"The Highly Original Country of the Yanquis": Dramatic Irony and Double-Voicing as Cultural Critique in Maria Cristina Mena's Fiction

By Rich, Charlotte | Legacy: A Journal of American Women Writers, June 2001 | Go to article overview

"The Highly Original Country of the Yanquis": Dramatic Irony and Double-Voicing as Cultural Critique in Maria Cristina Mena's Fiction


Rich, Charlotte, Legacy: A Journal of American Women Writers


As part of the ongoing process of recovery work in early Chicana/o literature, the fiction of Maria Cristina Mena, one of the first Mexican American writers to publish in the United States, recently has started to receive long overdue critical attention. (1) Mena's stories, published between 1913 and 1931 in American, Century, Cosmopolitan, and Household magazines, may be seen as part of the local color tradition that depicts for a white American readership scenes of life in Mexico before and during the Mexican Revolution. Three of her stories, "The Gold Vanity Set" (1913), "The Education of Popo" (1914), and "Marriage by Miracle" (1916), also portray cultural influences from the United States in the early twentieth century through the presence of Anglo-American visitors to Mexico. However, these stories rely on dramatic irony to suggest that the values such characters represent, particularly the attitudes and behavior of "modern" young American women and the idealization of Anglo-Saxon beauty, are not worthy of the respect they receive in Mexico. Rather, through the carefully controlled tone of Mena's narrators, these manners and ideals are presented as questionable forms of cultural colonialism from the United States.

Furthermore, Mena weaves into her narration stereotypical notions about Mexicans that are undercut by this dramatic irony, exposing the inadequacies of such views. These three stories, therefore, may be seen as examples of Mikhail Bakhtin's theory of "double-voicing." Discussing discourse in the comic novel in The Dialogic Imagination, Bakhtin asserts that the author may involve broader social "voices" in his or her own commentary:

The relationship of the author to a language conceived as the common view...is always found in a state of movement and oscillation. ... [The author exaggerates, now strongly, now weakly, one or another aspect of the "common language," sometimes abruptly exposing its inadequacy to its object and sometimes, on the contrary, becoming one with it, maintaining an almost imperceptible distance, sometimes even directly forcing it to reverberate with his own "truth," which occurs when the author completely merges his own voice with the common view. (302)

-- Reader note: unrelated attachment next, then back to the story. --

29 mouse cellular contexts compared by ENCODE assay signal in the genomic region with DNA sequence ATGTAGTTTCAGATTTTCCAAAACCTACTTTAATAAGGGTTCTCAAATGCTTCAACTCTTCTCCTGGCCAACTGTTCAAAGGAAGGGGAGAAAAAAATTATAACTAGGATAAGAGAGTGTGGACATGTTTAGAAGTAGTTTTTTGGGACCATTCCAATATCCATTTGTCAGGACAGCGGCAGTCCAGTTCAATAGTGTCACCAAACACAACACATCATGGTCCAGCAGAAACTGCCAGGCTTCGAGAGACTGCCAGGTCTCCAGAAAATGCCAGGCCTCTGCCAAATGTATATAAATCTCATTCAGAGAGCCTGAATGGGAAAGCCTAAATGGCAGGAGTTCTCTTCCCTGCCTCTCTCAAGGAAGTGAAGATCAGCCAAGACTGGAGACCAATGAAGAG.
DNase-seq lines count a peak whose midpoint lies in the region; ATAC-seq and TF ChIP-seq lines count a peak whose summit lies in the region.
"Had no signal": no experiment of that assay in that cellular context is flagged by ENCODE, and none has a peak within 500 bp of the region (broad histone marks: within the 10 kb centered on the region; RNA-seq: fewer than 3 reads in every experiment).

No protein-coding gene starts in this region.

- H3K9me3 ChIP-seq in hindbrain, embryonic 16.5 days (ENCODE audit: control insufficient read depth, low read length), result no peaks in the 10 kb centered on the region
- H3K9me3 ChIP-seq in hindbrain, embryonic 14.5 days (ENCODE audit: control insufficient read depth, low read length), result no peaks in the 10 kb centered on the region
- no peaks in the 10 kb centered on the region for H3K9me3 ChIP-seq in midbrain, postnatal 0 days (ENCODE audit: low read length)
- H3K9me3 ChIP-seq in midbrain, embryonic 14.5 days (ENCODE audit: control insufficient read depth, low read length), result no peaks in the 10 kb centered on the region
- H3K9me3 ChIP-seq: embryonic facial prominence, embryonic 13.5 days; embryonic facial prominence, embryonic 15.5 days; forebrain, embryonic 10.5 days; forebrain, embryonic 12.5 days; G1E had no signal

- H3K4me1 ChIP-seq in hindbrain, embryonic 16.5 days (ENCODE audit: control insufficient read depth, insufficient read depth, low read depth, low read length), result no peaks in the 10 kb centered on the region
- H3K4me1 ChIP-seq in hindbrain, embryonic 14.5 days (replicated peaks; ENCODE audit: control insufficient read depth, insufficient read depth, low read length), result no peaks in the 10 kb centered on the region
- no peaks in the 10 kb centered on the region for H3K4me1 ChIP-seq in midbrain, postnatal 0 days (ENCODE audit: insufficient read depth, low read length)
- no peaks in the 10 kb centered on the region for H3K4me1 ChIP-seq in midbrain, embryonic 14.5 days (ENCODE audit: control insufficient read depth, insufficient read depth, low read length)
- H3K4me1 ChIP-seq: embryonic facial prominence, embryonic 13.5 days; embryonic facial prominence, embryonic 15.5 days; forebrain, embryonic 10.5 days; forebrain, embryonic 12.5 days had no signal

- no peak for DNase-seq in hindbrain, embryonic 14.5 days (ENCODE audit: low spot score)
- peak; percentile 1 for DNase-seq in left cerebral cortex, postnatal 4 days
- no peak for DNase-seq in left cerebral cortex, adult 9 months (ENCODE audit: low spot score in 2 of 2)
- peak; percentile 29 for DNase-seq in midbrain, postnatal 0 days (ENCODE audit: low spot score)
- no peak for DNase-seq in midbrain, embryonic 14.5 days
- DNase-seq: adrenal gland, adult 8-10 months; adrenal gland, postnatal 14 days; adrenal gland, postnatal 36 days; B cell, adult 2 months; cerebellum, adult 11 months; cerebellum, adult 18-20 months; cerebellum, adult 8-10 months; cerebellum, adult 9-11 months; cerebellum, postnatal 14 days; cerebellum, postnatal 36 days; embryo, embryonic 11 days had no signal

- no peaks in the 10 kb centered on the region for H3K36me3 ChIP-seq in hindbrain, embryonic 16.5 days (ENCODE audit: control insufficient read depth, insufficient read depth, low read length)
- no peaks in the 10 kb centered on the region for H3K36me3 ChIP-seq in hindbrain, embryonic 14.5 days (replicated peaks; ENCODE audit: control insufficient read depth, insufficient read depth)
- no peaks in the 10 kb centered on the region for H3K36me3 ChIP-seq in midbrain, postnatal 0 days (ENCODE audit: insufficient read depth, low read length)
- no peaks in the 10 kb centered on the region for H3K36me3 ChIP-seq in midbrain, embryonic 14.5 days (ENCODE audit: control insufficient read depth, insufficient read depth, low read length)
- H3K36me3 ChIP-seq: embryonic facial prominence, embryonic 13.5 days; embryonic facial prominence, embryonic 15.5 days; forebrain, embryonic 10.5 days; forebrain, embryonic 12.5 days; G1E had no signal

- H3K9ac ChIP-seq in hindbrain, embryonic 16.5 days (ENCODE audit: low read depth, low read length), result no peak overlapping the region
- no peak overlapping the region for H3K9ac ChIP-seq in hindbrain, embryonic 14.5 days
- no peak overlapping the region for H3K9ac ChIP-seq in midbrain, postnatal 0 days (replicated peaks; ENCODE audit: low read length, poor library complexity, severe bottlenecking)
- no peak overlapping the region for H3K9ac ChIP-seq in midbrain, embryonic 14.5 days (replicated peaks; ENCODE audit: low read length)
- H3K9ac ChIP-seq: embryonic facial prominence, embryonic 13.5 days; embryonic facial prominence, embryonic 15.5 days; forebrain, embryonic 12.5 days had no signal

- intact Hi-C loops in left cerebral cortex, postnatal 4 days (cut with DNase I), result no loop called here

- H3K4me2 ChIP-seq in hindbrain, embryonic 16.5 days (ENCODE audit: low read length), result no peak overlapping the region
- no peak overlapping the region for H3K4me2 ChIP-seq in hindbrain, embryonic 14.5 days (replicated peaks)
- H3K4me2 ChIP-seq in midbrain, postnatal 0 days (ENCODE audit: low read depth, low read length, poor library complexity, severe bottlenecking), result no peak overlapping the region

An author may incorporate a "parodic stylization" of certain languages, such as official or ceremonial languages, with the result that "the speech of another is introduced into the author's discourse (the story) in concealed form, that is, without any of the formal markers usually accompanying such speech" (303), such as quotation marks. The author, thereby, interacts in a dialogic manner with the reported speech, often in order to "unmask" its limitations. Mena performs such a resistant function in these three stories, for though her narrators invoke stereotypes about Mexicans, the texts themselves problematize such generalizations, often even reversing the expectations set up by such views.

Other tales by Mena also turn a critical eye upon values within Mexican society at the turn of the century, such as its class hierarchy and subjugation of women. (2) However, "The Gold Vanity Set," "The Education of Popo," and "Marriage by Miracle," which were published in mainstream American periodicals, clearly criticize dominant social values of the United States in the early twentieth century. Categorized in their time as charming portraits of Mexican life for largely white, middle-class audiences, Mena's works now can be seen as complex, parodic commentaries about Anglo-American life by an author who lived both within and outside it.

Mena's own experiences of cultural plurality may have inspired her preoccupation with border-crossing and cultural contact. Born to an affluent family in Mexico City in 1893, she was raised within the traditional parameters of the Mexican upper class during President Porfirio Diaz's regime, attending an elite convent school and learning foreign languages (Doherty vii).

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